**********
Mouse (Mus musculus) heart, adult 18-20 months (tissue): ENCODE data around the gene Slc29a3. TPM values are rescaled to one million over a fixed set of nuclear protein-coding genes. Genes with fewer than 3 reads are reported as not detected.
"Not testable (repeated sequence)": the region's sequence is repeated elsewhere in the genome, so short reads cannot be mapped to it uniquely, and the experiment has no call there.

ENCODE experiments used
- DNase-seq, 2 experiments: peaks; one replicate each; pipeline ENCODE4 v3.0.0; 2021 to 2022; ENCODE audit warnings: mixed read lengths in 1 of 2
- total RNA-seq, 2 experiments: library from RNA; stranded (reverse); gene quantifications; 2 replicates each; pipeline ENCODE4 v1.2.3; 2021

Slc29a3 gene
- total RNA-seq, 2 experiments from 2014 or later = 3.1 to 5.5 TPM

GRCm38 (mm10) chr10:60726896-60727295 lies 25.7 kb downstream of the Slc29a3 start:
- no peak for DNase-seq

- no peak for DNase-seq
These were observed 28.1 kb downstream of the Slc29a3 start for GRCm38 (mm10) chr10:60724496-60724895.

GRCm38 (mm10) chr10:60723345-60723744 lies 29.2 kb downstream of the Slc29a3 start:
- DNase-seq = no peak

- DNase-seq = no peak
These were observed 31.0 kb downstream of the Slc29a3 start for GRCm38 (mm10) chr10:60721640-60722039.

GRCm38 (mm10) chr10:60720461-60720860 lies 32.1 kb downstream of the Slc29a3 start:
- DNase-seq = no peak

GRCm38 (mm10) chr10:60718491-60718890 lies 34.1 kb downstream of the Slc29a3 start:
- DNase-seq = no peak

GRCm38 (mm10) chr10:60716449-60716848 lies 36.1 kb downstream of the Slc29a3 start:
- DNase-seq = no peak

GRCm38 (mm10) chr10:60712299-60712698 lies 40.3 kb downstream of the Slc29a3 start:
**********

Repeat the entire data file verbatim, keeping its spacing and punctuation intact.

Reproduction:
Mouse (Mus musculus) heart, adult 18-20 months (tissue): ENCODE data around the gene Slc29a3. TPM values are rescaled to one million over a fixed set of nuclear protein-coding genes. Genes with fewer than 3 reads are reported as not detected.
"Not testable (repeated sequence)": the region's sequence is repeated elsewhere in the genome, so short reads cannot be mapped to it uniquely, and the experiment has no call there.

ENCODE experiments used
- DNase-seq, 2 experiments: peaks; one replicate each; pipeline ENCODE4 v3.0.0; 2021 to 2022; ENCODE audit warnings: mixed read lengths in 1 of 2
- total RNA-seq, 2 experiments: library from RNA; stranded (reverse); gene quantifications; 2 replicates each; pipeline ENCODE4 v1.2.3; 2021

Slc29a3 gene
- total RNA-seq, 2 experiments from 2014 or later = 3.1 to 5.5 TPM

GRCm38 (mm10) chr10:60726896-60727295 lies 25.7 kb downstream of the Slc29a3 start:
- no peak for DNase-seq

- no peak for DNase-seq
These were observed 28.1 kb downstream of the Slc29a3 start for GRCm38 (mm10) chr10:60724496-60724895.

GRCm38 (mm10) chr10:60723345-60723744 lies 29.2 kb downstream of the Slc29a3 start:
- DNase-seq = no peak

- DNase-seq = no peak
These were observed 31.0 kb downstream of the Slc29a3 start for GRCm38 (mm10) chr10:60721640-60722039.

GRCm38 (mm10) chr10:60720461-60720860 lies 32.1 kb downstream of the Slc29a3 start:
- DNase-seq = no peak

GRCm38 (mm10) chr10:60718491-60718890 lies 34.1 kb downstream of the Slc29a3 start:
- DNase-seq = no peak

GRCm38 (mm10) chr10:60716449-60716848 lies 36.1 kb downstream of the Slc29a3 start:
- DNase-seq = no peak

GRCm38 (mm10) chr10:60712299-60712698 lies 40.3 kb downstream of the Slc29a3 start: